It’s hard to believe that 25 years have passed since the release of Valley of Rain, the first Giant Sand album. And it’s nearly as long since the late ‘80s follow-ups (Ballad of a Thin Line Man, Storm, and The Love Songs) that helped to form a template for what the alt. country scene of the ‘90s and ‘00s could be. Much as Howe Gelb has been keen to unburden himself of any such “godfather” role, there is no denying that the cross-pollination of country styles with punk, psychedelic rock, jazz, sunbaked acid blues, and more that “defined” alt.
Howe Gelb has a remarkable ability to sound like a master of his craft at the same time that he resembles a backporch picker who is paying as much attention to his iced tea as his music; Gelb can seem focused and casual at once, and he shows off this talent to its best advantage of Giant Sand's 2010 album Blurry Blue Mountain. Twenty-five years after releasing Giant Sand's first album, Gelb doesn't pull any new tricks out of his sleeves here, but given the many stylistic detours of Giant Sand's history, he can cover plenty of ground while still investigating his established sound, and Gelb and his latest band of collaborators are in truly fine fettle. Blurry Blue Mountain sounds both loose and tight; while nothing seems overworked, Gelb and his musicians (particularly Peter Dombernowsky on drums and Thoget T.
It isn't often you find something connecting the South Korean football team, Salvador Dali, and the band up for review; so it's best to mention it at the beginning. During the 1994 World Cup, it was mooted that the entire Korean team had undergone hypnosis to overcome a perceived inferiority to their next opponents, the mighty West Germany. They battled to a 3-2 defeat, which was as close to a win as they were ever likely to get.
On "Chunk of Coal", the second song on Blurry Blue Mountain, Howe Gelb sings: "I was lonesome and the wind blew bold/ I was lucky she had the eye to find the diamond in this chunk of coal. " It seems to be about Gelb's romantic life, a woman he loves who loves him back, but the second half of the couplet also works as a model for Giant Sand fandom. Finding the diamond in the band's music is sometimes difficult-- for more than 25 years, Gelb has led various versions of the band on a winding path that began with ragged desert rock and has since mellowed to something that sounds like confessional singer/songwriter music.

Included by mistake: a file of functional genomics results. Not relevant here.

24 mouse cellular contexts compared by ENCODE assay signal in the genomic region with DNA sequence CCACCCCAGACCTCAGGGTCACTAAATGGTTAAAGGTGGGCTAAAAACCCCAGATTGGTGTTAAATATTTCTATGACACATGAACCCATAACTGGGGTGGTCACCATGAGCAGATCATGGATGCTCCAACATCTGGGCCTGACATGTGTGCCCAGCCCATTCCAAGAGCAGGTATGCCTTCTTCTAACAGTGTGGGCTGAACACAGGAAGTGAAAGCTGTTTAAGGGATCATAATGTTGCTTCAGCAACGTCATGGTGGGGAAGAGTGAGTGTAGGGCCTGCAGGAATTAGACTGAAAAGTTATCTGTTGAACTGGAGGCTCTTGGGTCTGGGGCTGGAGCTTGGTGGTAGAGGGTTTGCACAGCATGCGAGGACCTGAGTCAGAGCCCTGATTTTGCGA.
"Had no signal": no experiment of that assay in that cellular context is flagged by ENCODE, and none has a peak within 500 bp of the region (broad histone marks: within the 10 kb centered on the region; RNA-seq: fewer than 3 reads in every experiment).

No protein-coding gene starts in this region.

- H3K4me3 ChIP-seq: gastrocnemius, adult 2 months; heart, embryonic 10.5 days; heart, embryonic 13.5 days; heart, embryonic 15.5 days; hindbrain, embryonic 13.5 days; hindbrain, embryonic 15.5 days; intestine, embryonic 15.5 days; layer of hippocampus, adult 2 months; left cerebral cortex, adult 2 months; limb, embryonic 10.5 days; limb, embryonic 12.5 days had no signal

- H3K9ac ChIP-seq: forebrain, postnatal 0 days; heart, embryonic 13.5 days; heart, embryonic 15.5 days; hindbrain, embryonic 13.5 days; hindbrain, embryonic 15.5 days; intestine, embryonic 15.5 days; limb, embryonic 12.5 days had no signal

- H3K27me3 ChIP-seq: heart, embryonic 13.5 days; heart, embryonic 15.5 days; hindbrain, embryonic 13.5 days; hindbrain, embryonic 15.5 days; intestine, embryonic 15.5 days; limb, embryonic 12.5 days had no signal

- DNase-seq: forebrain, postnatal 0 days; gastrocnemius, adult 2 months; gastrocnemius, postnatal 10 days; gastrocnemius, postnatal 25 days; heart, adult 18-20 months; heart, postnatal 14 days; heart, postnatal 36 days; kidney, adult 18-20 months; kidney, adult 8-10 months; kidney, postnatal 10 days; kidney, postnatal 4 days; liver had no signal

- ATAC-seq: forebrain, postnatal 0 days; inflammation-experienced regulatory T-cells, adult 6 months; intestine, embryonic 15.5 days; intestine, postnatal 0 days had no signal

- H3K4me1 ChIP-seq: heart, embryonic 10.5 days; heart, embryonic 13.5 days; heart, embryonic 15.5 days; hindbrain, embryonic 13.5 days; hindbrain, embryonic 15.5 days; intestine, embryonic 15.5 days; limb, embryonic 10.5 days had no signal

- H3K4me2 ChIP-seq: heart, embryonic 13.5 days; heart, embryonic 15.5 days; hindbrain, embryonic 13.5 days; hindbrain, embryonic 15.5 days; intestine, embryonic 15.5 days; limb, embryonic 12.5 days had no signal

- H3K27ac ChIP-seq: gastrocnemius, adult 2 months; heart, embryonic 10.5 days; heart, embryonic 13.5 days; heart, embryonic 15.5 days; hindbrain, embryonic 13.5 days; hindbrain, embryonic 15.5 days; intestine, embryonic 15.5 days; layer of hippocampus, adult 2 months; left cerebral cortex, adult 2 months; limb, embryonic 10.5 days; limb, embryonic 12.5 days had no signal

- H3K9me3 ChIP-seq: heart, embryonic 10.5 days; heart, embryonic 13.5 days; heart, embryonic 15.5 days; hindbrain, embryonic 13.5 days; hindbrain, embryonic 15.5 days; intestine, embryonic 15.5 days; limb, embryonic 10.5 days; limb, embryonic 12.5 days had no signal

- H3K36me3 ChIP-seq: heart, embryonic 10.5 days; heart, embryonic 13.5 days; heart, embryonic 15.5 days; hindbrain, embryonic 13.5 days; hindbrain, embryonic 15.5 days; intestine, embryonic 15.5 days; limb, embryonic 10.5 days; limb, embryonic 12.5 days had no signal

A worthy addition to a catalogue already embarrassed with riches. Andrew Mueller 2010 It would appear that the imminent reissue of Giant Sand’s vast and influential canon, by way of commemorating the 25th anniversary of the Arizona band’s foundation, has prompted a degree of existential contemplation in mainman Howe Gelb. Blurry Blue Mountain opens with an explicit examination of Gelb’s position called Fields of Green.
[b]Howe Gelb[/b], the long-term brains behind Arizona’s screwy country hybridists [a]Giant Sand[/a], has been releasing records for 30 years in myriad guises: only [b]Stewart Lee[/b] will ever own all of them (citation needed – he is an überfan, though). Enjoying the sort of breakout-eluding cult existence typified by the side-project – mariachi aces [a]Calexico[/a] – becoming bigger than the main deal, first impressions of [a]Giant Sand[/a] can seem forbidding. The actual music on [b]‘Blurry Blue Mountain’[/b], however, is warm and enveloping.
Although released to approximately coincide with the 25th anniversary and reissue of the band’s Valley Of Rain debut LP, Howe Gelb’s latest album with Giant Sand is – in typical contrary form – far from being a magnanimous celebration or ex-member reunion affair that some might have expected. In fact, it’s a rather subdued set, picking-up where 2008’s proVISIONS left-off by taking that record’s nocturnal desert-highway cruising further into rueful and romantic rusticism, with the latter-day Giant Sand line-up powering a largely low-noise engine for Gelb’s solitary steering. The opening acoustically-pattered “Fields Of Green” is destined to have Gelb fanatics paw over its lyric sheet, as he seems to openly review his career to date and address his elder statesman status; “Now I amble over fifty/And the longest hours move so swiftly/Such young fresh folk look to me as pathfinder.